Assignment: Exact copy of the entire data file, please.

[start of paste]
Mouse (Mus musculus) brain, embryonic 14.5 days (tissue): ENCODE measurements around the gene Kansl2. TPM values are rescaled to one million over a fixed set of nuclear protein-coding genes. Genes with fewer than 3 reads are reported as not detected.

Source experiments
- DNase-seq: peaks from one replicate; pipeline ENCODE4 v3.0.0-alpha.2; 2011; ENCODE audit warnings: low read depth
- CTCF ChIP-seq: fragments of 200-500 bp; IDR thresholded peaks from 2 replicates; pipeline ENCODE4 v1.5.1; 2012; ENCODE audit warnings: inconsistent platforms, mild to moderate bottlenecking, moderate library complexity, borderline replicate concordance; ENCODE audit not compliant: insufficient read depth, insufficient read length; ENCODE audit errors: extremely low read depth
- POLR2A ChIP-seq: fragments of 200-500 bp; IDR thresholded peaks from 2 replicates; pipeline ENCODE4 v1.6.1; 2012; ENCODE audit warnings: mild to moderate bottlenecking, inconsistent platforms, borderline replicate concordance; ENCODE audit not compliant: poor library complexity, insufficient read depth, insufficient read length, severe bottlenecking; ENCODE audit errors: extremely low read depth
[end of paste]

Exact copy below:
Mouse (Mus musculus) brain, embryonic 14.5 days (tissue): ENCODE measurements around the gene Kansl2. TPM values are rescaled to one million over a fixed set of nuclear protein-coding genes. Genes with fewer than 3 reads are reported as not detected.

Source experiments
- DNase-seq: peaks from one replicate; pipeline ENCODE4 v3.0.0-alpha.2; 2011; ENCODE audit warnings: low read depth
- CTCF ChIP-seq: fragments of 200-500 bp; IDR thresholded peaks from 2 replicates; pipeline ENCODE4 v1.5.1; 2012; ENCODE audit warnings: inconsistent platforms, mild to moderate bottlenecking, moderate library complexity, borderline replicate concordance; ENCODE audit not compliant: insufficient read depth, insufficient read length; ENCODE audit errors: extremely low read depth
- POLR2A ChIP-seq: fragments of 200-500 bp; IDR thresholded peaks from 2 replicates; pipeline ENCODE4 v1.6.1; 2012; ENCODE audit warnings: mild to moderate bottlenecking, inconsistent platforms, borderline replicate concordance; ENCODE audit not compliant: poor library complexity, insufficient read depth, insufficient read length, severe bottlenecking; ENCODE audit errors: extremely low read depth